Higgins averaged 17 points and 14 boards as a senior at Schalmont when she repeated as the Colonial Council MVP and repeated as a Gazette All-Area selection. She won league and Section II Class B  titles in basketball and softball as a junior.

Higgins’ dad, Tim, was a star at Mohonasen, and her sons — Zac, Jesse and Shane O’Dell — were key players at Schalmont.

Shinder selects … Laura Barnes

Taking advantage of the Capital Region’s legacy of stellar sisters is a strategy that a bunch of us have relied on so far, and I’ll go back to the well.

After taking Ken Strube last time around, this time I’ll go with Shenendehowa’s all-time leading scorer and complete the set of twins selected in this draft with Laura’s sister, Debbie, going to Team Kelly a couple rounds earlier.

Along with her sister, Laura Barnes led Shenendehowa’s 1988 and 1990 state championship teams, putting up a program-record 1,723 points in the process. Like her sister, Laura went on to play Division I basketball at the University of Richmond.

Kelly selects . . . Amy Bolen

With the 15th overall pick, I’m taking one of the state’s most-prolific scorers in Bolen, who scored 2,573 points during a high school career spent between playing at Middleburgh and ND-BG. That ranks her No. 3 all-time in the area.

Following her high school career, Bolen played four seasons at St. John’s, scoring 923 points in 111 appearances. Bolen led St. John’s in 3-point makes three times during her career, and remains one of the school’s all-time leaders for 3-point accuracy at 40.2%. 

Jacques selects . . . Tanya Hansen

Hansen was the first female player in Albany history to score 1,000 points. She finished her career with 1,096 points and 925 rebounds.  

Hansen went on to star at Rutgers where she averaged 14.5 points and 7.7 rebounds during her career, plus had 245 career blocks. Rutgers made four straight NCAA Tournament appearances during her time there. During her senior season, she averaged more than 20 points per game and nearly nine rebounds per contest.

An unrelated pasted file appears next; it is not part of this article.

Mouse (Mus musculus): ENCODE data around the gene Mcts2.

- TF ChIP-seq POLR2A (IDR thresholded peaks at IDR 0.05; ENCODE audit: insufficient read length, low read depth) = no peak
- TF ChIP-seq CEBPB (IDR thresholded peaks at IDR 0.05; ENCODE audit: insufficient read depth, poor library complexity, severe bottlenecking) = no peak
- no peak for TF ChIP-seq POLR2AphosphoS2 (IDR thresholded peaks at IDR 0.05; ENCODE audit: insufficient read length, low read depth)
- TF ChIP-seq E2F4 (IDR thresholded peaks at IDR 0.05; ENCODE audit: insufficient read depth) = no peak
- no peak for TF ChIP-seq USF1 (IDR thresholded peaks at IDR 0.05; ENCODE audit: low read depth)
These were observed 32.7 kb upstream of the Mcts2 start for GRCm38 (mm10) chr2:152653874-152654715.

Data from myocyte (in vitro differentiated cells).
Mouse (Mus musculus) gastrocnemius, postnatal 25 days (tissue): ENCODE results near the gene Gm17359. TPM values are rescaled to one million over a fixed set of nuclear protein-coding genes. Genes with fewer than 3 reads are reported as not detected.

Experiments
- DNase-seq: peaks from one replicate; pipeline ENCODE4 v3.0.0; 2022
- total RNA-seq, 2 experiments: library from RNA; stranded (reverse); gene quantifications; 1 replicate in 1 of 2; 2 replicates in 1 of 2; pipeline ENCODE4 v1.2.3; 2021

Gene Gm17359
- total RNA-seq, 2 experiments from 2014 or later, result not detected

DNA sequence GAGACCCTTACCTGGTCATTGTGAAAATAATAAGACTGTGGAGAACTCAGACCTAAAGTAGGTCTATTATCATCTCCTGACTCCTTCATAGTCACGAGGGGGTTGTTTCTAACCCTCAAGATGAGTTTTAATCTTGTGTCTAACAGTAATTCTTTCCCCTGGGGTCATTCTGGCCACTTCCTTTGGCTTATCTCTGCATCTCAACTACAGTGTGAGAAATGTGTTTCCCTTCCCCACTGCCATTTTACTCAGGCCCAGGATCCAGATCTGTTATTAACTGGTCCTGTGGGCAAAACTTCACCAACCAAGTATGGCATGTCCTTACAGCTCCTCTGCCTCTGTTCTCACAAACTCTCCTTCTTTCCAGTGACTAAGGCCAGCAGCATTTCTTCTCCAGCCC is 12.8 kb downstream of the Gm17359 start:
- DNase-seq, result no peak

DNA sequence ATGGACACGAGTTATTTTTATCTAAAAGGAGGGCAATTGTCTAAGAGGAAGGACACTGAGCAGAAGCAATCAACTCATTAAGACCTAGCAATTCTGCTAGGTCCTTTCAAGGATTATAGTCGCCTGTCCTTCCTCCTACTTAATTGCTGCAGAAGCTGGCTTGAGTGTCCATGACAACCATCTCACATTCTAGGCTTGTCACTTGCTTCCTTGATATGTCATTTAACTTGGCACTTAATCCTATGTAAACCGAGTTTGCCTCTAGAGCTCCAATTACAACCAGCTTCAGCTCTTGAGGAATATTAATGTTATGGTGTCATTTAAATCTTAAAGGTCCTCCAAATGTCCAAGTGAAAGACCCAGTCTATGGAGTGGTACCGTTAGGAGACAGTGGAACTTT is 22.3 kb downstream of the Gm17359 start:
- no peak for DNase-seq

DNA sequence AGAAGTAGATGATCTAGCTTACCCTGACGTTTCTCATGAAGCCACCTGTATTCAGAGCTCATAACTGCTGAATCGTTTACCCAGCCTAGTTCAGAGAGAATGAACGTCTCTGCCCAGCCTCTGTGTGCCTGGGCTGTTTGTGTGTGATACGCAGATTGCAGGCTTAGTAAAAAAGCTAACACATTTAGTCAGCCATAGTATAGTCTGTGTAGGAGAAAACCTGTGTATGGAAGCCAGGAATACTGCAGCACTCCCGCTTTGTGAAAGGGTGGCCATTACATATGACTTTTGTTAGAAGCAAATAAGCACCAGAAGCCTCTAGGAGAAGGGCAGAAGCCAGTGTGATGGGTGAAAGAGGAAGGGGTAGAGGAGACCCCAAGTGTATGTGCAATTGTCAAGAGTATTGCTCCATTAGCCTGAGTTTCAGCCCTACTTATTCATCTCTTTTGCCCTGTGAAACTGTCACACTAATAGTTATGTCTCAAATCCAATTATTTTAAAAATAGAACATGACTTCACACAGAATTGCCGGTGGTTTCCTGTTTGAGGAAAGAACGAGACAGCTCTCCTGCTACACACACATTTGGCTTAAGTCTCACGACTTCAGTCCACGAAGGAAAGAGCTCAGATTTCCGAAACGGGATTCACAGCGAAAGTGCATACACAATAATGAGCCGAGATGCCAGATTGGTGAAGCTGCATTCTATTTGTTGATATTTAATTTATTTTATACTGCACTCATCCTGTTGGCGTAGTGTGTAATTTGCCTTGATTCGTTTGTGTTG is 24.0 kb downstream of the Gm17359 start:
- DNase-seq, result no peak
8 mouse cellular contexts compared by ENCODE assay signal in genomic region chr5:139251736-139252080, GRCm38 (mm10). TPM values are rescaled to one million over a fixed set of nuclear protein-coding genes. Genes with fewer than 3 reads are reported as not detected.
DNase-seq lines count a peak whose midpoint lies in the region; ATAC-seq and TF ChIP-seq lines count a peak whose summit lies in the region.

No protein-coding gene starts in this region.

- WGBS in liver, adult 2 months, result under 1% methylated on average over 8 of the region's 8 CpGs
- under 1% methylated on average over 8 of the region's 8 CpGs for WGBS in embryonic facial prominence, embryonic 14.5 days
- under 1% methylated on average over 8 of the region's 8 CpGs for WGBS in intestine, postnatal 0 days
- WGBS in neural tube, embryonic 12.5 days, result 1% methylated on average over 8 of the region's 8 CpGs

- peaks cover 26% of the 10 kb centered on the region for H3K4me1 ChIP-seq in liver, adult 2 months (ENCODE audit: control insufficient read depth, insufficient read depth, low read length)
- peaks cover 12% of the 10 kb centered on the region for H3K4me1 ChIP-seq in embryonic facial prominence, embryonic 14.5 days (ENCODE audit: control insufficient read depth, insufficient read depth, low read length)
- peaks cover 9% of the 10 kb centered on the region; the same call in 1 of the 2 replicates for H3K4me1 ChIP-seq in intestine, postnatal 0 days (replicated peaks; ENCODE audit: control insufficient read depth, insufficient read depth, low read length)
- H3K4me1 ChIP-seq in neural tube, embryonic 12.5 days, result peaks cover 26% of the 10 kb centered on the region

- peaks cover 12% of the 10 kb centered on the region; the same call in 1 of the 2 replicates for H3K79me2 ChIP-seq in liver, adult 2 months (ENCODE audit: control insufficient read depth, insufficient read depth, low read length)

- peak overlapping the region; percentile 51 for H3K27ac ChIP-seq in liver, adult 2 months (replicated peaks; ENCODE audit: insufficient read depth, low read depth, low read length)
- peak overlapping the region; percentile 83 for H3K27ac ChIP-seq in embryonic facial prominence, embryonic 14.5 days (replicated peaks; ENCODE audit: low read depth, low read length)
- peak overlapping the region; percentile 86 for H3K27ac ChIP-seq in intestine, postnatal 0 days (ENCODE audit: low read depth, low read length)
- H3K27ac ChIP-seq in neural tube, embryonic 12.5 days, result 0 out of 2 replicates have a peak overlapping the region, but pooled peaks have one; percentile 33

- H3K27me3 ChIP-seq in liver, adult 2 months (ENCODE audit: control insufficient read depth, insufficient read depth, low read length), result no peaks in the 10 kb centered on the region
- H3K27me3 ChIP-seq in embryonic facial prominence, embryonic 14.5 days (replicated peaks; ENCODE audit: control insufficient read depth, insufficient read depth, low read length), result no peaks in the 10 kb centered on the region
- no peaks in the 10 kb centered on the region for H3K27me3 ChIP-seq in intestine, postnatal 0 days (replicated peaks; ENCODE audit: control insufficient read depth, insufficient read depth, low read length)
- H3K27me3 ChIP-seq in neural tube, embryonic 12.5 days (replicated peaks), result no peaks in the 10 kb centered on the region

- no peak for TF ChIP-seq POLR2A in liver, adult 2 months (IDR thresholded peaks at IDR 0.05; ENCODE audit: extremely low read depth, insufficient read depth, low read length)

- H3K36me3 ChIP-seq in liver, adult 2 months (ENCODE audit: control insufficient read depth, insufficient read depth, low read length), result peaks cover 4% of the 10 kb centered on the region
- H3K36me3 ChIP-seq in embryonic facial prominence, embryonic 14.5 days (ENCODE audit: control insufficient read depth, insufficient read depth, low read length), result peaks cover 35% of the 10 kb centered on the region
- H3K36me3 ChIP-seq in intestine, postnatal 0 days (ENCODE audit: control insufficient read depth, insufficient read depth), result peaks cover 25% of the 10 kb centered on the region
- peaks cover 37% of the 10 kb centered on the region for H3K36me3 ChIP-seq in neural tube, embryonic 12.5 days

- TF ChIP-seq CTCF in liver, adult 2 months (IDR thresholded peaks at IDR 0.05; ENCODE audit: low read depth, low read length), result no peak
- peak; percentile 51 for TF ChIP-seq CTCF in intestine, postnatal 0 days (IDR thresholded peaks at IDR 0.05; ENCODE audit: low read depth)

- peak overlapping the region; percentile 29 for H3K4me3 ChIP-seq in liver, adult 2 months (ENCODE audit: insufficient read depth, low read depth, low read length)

I want to take a moment here to yell, again, at Shinder: Really, man, you stole my bigs and now Strube? I think you’re doing it to spite me.


Jacques selects . . . Marcell Harrison

One of the “Big 3” from Troy’s 1989 state-championship team. I have two from this team, and someone better pick up the third.  

Following a successful high school career at Troy, Harrison starred at George Mason where she scored 1,499 points (sixth all-time), hit 143 3s (fourth all-time), dished 421 assists (fifth all-time) and had 237 assists (second all-time).

Kelly selects . . . Nikki Hilton

The 6-foot-2 star from Troy put up some great numbers at George Mason where she graduated in 1994 as its all-time leader in rebounds (1,037) and double-doubles (44). The three-time All-CAA first-team selection is also in the school’s top-20 all-time for blocks and steals. She averaged 15.9 points as a senior, 13.5 in her four-year George Mason career, and is No. 5 all-time there with 1,565 points.

As a junior at Troy in 1989 she helped the 26-1 Flying Horses win their first Section II, regional and state championships. Hilton averaged 14.4 points as a senior and made the all-state Class A second team.  

Shinder selects . . . Carly Boland

Time for the most-modern pick of the draft thus far, the ultra-versatile Boland was a star for Shenendehowa, leading the Plainsmen to Section II Class AA titles in both 2014 and 2016 and finished her career ranked fourth in school history with 1,671 points. 

Boland was a three-time all-state selection, earning second-team honors in 2014 and 2015 before being named to the first team as a senior in 2016, when she was a finalist for the Miss New York Basketball Award and led Shenendehowa to the Class AA state championship game.